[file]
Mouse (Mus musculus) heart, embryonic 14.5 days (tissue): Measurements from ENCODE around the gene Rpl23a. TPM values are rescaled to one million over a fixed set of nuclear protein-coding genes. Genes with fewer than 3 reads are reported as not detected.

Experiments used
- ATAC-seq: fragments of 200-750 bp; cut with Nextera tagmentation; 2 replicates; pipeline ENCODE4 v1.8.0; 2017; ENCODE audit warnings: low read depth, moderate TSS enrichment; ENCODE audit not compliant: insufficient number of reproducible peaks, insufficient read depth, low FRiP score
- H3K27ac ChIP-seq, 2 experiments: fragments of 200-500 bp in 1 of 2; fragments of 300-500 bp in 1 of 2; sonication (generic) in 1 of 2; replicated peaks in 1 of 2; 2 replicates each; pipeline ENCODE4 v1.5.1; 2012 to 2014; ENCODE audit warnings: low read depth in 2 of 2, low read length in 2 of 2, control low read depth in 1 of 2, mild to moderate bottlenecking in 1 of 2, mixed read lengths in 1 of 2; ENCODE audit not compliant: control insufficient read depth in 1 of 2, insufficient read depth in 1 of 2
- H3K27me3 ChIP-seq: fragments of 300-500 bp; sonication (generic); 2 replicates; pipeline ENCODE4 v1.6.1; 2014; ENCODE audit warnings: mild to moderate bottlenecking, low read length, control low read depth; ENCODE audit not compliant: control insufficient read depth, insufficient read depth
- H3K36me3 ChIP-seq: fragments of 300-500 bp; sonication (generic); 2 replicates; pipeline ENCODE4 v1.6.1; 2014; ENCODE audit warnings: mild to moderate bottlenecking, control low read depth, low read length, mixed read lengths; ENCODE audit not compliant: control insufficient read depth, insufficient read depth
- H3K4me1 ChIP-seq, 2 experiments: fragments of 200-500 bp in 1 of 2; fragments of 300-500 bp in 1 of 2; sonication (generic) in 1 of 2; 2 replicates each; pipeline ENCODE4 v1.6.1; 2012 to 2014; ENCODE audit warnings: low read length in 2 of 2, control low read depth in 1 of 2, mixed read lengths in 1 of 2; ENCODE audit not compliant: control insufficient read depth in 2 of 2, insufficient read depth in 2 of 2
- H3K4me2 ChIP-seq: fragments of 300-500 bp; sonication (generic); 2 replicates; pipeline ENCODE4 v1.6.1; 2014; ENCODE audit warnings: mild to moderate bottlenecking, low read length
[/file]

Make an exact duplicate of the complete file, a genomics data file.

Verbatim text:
Mouse (Mus musculus) heart, embryonic 14.5 days (tissue): Measurements from ENCODE around the gene Rpl23a. TPM values are rescaled to one million over a fixed set of nuclear protein-coding genes. Genes with fewer than 3 reads are reported as not detected.

Experiments used
- ATAC-seq: fragments of 200-750 bp; cut with Nextera tagmentation; 2 replicates; pipeline ENCODE4 v1.8.0; 2017; ENCODE audit warnings: low read depth, moderate TSS enrichment; ENCODE audit not compliant: insufficient number of reproducible peaks, insufficient read depth, low FRiP score
- H3K27ac ChIP-seq, 2 experiments: fragments of 200-500 bp in 1 of 2; fragments of 300-500 bp in 1 of 2; sonication (generic) in 1 of 2; replicated peaks in 1 of 2; 2 replicates each; pipeline ENCODE4 v1.5.1; 2012 to 2014; ENCODE audit warnings: low read depth in 2 of 2, low read length in 2 of 2, control low read depth in 1 of 2, mild to moderate bottlenecking in 1 of 2, mixed read lengths in 1 of 2; ENCODE audit not compliant: control insufficient read depth in 1 of 2, insufficient read depth in 1 of 2
- H3K27me3 ChIP-seq: fragments of 300-500 bp; sonication (generic); 2 replicates; pipeline ENCODE4 v1.6.1; 2014; ENCODE audit warnings: mild to moderate bottlenecking, low read length, control low read depth; ENCODE audit not compliant: control insufficient read depth, insufficient read depth
- H3K36me3 ChIP-seq: fragments of 300-500 bp; sonication (generic); 2 replicates; pipeline ENCODE4 v1.6.1; 2014; ENCODE audit warnings: mild to moderate bottlenecking, control low read depth, low read length, mixed read lengths; ENCODE audit not compliant: control insufficient read depth, insufficient read depth
- H3K4me1 ChIP-seq, 2 experiments: fragments of 200-500 bp in 1 of 2; fragments of 300-500 bp in 1 of 2; sonication (generic) in 1 of 2; 2 replicates each; pipeline ENCODE4 v1.6.1; 2012 to 2014; ENCODE audit warnings: low read length in 2 of 2, control low read depth in 1 of 2, mixed read lengths in 1 of 2; ENCODE audit not compliant: control insufficient read depth in 2 of 2, insufficient read depth in 2 of 2
- H3K4me2 ChIP-seq: fragments of 300-500 bp; sonication (generic); 2 replicates; pipeline ENCODE4 v1.6.1; 2014; ENCODE audit warnings: mild to moderate bottlenecking, low read length